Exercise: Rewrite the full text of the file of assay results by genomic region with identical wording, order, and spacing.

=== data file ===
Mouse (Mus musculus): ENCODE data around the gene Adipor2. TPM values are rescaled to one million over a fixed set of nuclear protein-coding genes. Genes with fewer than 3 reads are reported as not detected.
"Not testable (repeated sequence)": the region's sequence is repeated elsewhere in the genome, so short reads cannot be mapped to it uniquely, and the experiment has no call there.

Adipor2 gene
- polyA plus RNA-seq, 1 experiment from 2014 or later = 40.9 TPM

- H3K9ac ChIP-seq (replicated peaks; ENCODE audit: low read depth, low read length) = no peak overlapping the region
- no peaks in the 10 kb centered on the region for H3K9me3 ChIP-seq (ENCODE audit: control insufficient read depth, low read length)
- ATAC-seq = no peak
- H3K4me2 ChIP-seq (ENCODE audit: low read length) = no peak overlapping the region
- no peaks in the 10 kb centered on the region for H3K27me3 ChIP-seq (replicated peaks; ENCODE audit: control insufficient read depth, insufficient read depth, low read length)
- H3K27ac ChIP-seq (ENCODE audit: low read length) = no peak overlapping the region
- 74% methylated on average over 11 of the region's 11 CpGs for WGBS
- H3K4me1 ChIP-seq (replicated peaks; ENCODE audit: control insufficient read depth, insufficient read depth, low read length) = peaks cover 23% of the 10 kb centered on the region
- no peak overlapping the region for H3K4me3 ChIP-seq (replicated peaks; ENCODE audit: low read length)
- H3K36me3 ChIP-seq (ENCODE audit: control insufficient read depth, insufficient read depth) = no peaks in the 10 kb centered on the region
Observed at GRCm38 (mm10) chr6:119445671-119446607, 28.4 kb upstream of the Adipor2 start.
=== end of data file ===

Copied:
Mouse (Mus musculus): ENCODE data around the gene Adipor2. TPM values are rescaled to one million over a fixed set of nuclear protein-coding genes. Genes with fewer than 3 reads are reported as not detected.
"Not testable (repeated sequence)": the region's sequence is repeated elsewhere in the genome, so short reads cannot be mapped to it uniquely, and the experiment has no call there.

Adipor2 gene
- polyA plus RNA-seq, 1 experiment from 2014 or later = 40.9 TPM

- H3K9ac ChIP-seq (replicated peaks; ENCODE audit: low read depth, low read length) = no peak overlapping the region
- no peaks in the 10 kb centered on the region for H3K9me3 ChIP-seq (ENCODE audit: control insufficient read depth, low read length)
- ATAC-seq = no peak
- H3K4me2 ChIP-seq (ENCODE audit: low read length) = no peak overlapping the region
- no peaks in the 10 kb centered on the region for H3K27me3 ChIP-seq (replicated peaks; ENCODE audit: control insufficient read depth, insufficient read depth, low read length)
- H3K27ac ChIP-seq (ENCODE audit: low read length) = no peak overlapping the region
- 74% methylated on average over 11 of the region's 11 CpGs for WGBS
- H3K4me1 ChIP-seq (replicated peaks; ENCODE audit: control insufficient read depth, insufficient read depth, low read length) = peaks cover 23% of the 10 kb centered on the region
- no peak overlapping the region for H3K4me3 ChIP-seq (replicated peaks; ENCODE audit: low read length)
- H3K36me3 ChIP-seq (ENCODE audit: control insufficient read depth, insufficient read depth) = no peaks in the 10 kb centered on the region
Observed at GRCm38 (mm10) chr6:119445671-119446607, 28.4 kb upstream of the Adipor2 start.